In the world of finances — especially in the tech field right now — it’s hard to know whether the glass is half empty or half full. Apple’s latest quarterly reports show a net profit of US$66 million, though sales are off 22 percent year over year. Is that half empty or half full?
Columnist Arik Hesseldahl in an
definitely thinks it’s at least half full.
“At $16.99 a share as its closing price yesterday, Apple is only 37 percent off its 52-week high,” he says. “Compare that with the performance of PC companies like Compaq, which is off 69 percent from its high and Gateway, off 90 percent. Dell has done better, off less than 30 percent from its most recent high.”
Even with sales down by 22 percent and profits down by more than $100 million over the year-ago quarter, gross margins are up by more than 5 percent, Hesseldahl says. Despite this, the columnist said that errors such as “the ill-conceived PowerMac G4 Cube” have cost the company.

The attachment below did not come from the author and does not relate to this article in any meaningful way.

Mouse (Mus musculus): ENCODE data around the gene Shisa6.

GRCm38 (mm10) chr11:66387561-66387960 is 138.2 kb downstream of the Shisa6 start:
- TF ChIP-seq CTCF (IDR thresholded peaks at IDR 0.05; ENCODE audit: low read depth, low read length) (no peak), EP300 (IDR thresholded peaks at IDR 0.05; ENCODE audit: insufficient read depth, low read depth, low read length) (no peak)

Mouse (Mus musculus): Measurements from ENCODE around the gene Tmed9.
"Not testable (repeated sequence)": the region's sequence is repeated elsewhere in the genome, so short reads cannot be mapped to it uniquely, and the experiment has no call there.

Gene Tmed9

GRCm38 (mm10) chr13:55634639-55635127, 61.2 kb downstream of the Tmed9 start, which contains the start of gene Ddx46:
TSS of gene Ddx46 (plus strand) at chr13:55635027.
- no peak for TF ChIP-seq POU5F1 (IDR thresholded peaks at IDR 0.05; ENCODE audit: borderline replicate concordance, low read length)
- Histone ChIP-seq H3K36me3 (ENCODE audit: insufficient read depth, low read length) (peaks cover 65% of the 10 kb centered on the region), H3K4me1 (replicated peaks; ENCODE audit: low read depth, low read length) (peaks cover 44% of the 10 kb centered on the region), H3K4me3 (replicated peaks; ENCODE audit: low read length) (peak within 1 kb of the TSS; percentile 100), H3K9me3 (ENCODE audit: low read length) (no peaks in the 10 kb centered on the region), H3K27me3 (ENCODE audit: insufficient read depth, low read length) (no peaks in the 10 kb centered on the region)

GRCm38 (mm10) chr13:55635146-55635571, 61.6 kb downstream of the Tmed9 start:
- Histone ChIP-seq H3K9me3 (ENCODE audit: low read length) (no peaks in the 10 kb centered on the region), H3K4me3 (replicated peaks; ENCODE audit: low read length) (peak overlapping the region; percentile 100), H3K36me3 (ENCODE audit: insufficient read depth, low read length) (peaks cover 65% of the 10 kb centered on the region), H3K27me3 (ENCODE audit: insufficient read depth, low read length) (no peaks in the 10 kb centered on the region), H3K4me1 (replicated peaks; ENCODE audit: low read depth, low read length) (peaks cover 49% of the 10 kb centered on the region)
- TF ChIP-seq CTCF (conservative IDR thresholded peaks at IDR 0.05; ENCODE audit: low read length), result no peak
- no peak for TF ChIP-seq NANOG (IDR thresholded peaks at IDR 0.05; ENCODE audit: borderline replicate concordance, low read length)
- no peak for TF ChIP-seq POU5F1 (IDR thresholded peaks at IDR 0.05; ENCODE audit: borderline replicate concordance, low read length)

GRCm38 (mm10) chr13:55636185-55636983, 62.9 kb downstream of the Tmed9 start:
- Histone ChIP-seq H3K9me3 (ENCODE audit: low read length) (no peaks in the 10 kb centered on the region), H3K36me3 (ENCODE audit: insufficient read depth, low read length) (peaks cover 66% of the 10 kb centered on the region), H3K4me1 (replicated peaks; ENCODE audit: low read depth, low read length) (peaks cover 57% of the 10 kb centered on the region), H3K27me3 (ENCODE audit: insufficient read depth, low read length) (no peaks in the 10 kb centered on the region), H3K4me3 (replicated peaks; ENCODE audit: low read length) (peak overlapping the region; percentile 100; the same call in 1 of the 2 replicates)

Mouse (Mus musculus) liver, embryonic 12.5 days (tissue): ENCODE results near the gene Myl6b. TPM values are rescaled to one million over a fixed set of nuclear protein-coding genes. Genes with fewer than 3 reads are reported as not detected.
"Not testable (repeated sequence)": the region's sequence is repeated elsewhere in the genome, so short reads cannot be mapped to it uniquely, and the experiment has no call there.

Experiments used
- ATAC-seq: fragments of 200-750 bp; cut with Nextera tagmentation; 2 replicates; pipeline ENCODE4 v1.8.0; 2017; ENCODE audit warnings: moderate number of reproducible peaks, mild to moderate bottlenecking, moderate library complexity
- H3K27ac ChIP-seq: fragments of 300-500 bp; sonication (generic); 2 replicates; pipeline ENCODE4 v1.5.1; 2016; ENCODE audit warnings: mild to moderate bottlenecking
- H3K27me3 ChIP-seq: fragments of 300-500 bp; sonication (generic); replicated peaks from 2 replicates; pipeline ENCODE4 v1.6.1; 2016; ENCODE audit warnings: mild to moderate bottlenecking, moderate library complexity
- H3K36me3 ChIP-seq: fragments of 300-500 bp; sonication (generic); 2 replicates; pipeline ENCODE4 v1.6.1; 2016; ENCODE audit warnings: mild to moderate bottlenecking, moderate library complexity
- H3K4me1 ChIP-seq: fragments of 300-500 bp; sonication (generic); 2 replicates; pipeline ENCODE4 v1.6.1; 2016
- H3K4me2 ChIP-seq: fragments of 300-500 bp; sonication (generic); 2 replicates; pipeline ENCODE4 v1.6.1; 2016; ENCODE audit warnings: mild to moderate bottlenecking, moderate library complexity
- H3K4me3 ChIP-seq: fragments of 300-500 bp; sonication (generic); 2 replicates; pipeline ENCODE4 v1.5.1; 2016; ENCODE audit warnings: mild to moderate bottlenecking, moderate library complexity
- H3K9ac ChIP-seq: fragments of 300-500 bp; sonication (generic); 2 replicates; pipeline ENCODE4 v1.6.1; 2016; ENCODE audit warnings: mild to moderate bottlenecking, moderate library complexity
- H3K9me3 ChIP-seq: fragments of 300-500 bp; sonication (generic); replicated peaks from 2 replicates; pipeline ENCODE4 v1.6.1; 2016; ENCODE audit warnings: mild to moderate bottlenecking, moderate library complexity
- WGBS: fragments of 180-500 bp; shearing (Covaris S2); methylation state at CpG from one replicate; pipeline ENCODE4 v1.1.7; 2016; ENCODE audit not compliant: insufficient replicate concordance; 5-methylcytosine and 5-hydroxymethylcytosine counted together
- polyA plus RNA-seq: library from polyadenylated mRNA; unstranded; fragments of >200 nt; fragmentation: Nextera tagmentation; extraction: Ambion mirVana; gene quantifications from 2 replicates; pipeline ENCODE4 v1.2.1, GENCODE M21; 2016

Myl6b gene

Hesseldahl also notes that the company, like all tech firms, has its work cut out for it in the months ahead. Seasonal sales, usually a high point of the year, are a question mark in the weak global economy. The current low prices on computer memory chips and flat-panel screen display may not last, Hesseldahl adds. And Apple’s also going to have to contend with the “media onslaught” when Microsoft launches Windows XP.
However, Hesseldahl thinks that Apple may have an ace up its sleeve with the mysterious digital device the company will unveil next Tuesday. It will certainly be “beautiful,” the columnist says.
“You can expect it will have its own little section in the Apple store,” Hesseldahl adds. “And you can expect it to be the subject of numerous clever TV commercials between now and December, all of which will be nominated for Clio awards. And if nothing else, if it’s truly cool, you can bet the thing will boost traffic to the retail stores and Apple’s online store. And maybe, just maybe, some of those who buy one will take home an iMac or iBook to match.”